Undated (AP) _ Iraqi warplanes blasted a fully loaded Turkish oil tanker with a rocket in the Persian Gulf today, but the vessel was able to sail on to Dubai, its owner reported in Istanbul.

Shipping sources in the Persian Gulf island nation of Bahrain also reported the attack, saying the vessel was believed to have been hit by a French-made Exocet missile.

Iraq announced that its warplanes had raided an unidentified ship near Iran's Kharg island oil terminal.

Kemal Sevindik, a spokesman for the Um Shipping Co., said in Istanbul, Turkey, that the Burak M was hit on the starboard side while sailing 78 miles south of Kharg Island. He said there were no casualties.

The sources, who spoke on condition of anonymity, said the vessel was ''not badly damaged.''

Company officials said the guided missiles had to have been fired by Iraqi jets because they are the only ones that have the capacity to launch night attacks. They also said it was considered unlikely that Iran would attack a ship carrying its own crude oil.

The 71,780-ton tanker had loaded 120,000 tons of crude oil from the island terminal and was on its way to a refinery at the Marmara Sea coast south of Istanbul, Sevindik said.

The tanker was heading for the United Arab Emirates port city of Dubai for repairs, Sevindik said.

Iraq has been using Exocet missiles to attack ships sailing to and from Iranian ports as part of its attempt to cut off vital Iranian oil exports and force a settlement to the Iran-Iraq war.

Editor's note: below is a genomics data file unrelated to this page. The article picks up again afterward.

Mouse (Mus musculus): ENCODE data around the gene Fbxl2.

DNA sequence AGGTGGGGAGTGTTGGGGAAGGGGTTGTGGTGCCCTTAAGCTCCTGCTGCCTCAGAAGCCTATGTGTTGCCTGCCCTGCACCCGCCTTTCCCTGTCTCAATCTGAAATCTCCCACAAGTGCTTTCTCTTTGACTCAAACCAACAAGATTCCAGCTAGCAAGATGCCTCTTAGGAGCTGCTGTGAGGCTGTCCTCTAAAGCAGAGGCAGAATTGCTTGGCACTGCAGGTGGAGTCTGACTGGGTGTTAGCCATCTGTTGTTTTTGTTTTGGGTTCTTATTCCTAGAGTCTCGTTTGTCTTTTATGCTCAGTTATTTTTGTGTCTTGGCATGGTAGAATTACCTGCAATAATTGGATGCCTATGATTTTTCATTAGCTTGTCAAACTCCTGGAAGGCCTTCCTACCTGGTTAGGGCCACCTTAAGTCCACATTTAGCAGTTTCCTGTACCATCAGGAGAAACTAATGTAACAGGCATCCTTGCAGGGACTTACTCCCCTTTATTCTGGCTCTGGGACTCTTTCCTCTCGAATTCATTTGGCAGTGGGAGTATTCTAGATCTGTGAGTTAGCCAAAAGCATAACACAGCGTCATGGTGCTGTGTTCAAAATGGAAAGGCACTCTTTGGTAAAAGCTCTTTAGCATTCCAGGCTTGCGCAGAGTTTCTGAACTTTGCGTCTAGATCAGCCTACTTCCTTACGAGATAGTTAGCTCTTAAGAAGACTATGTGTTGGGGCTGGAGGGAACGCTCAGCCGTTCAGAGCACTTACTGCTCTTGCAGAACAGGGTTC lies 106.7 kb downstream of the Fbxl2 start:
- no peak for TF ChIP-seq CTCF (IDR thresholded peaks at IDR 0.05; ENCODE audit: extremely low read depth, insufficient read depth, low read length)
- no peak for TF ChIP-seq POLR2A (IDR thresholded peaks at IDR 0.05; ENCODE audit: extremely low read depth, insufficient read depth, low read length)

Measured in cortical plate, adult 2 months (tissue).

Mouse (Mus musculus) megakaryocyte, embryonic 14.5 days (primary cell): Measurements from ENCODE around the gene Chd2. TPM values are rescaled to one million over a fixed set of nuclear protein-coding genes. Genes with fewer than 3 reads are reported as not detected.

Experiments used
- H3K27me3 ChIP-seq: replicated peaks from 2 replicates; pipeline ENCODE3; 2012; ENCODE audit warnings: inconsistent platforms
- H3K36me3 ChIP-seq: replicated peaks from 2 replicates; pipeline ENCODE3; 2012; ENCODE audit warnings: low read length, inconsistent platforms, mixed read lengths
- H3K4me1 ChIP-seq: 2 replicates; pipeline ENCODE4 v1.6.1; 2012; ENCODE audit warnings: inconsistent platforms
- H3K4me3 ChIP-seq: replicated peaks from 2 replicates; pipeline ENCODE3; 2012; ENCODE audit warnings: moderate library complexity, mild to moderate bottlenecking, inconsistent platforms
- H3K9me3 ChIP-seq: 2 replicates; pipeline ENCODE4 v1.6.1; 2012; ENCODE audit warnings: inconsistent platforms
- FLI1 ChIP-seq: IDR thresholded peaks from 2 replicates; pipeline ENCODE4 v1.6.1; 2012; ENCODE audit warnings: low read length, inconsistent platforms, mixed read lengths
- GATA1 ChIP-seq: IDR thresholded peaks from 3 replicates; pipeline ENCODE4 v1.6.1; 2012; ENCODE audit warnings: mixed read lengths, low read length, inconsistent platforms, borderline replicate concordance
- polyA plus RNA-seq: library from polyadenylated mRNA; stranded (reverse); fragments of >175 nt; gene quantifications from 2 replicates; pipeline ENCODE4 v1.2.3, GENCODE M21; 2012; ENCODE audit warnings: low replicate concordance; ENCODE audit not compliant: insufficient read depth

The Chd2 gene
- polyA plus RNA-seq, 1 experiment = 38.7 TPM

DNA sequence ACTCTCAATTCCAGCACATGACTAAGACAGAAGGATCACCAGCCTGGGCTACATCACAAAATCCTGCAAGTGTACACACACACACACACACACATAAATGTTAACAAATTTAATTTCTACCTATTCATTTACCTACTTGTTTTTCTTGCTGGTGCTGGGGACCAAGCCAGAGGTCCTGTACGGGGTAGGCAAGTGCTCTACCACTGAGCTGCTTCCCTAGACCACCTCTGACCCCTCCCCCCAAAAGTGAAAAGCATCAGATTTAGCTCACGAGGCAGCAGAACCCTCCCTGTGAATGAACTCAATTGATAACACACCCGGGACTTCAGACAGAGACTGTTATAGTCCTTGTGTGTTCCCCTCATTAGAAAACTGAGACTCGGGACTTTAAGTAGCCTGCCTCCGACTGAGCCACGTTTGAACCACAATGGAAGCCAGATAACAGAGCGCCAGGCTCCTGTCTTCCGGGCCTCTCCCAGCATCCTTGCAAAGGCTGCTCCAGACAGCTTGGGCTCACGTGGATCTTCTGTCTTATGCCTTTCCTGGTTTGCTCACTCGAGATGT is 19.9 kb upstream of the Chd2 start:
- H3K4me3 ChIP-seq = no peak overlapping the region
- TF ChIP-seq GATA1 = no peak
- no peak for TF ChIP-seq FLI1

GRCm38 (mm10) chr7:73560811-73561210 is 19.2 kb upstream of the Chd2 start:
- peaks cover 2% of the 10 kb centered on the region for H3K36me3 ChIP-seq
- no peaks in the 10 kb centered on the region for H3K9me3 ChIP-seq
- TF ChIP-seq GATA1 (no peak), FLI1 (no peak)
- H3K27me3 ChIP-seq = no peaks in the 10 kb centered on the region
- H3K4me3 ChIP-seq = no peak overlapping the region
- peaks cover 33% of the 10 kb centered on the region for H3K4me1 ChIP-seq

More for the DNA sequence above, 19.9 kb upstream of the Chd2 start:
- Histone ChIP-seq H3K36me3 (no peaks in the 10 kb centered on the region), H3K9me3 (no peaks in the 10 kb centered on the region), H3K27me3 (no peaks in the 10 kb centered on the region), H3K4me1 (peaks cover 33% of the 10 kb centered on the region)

The sea-skimming missiles hit the targeted ships just above the waterline and therefore leave only a gaping hole in the side of the hull. The shipping sources said they cause minor damage unless they reach areas closer to the accommodation quarters.

An Iraqi military spokesman in the Iraqi capital, Baghdad, said the warplanes ''inflicted a direct and accurate hit'' on the target and returned safely to their bases.

In June 1984, another tanker of the Um Company, Buyuk Hun, was hit by Iraqi rocket fire near Kharg Island and three crew members were killed.

Iran is Turkey's major supplier of crude oil, providing 40 percent of an annual 12 million tons that Turkey imports.

The attack was the fifth such one to be announced by Iraq in eight days and the 67th since Jan. 1.

Independent shipping sources along the gulf have confirmed just 18 of those raids.

In April, Iraq announced twelve attacks on unidentified ships, but only the Cypriot-registered Kypros was confirmed to have been damaged, April 17 near Kharg Island.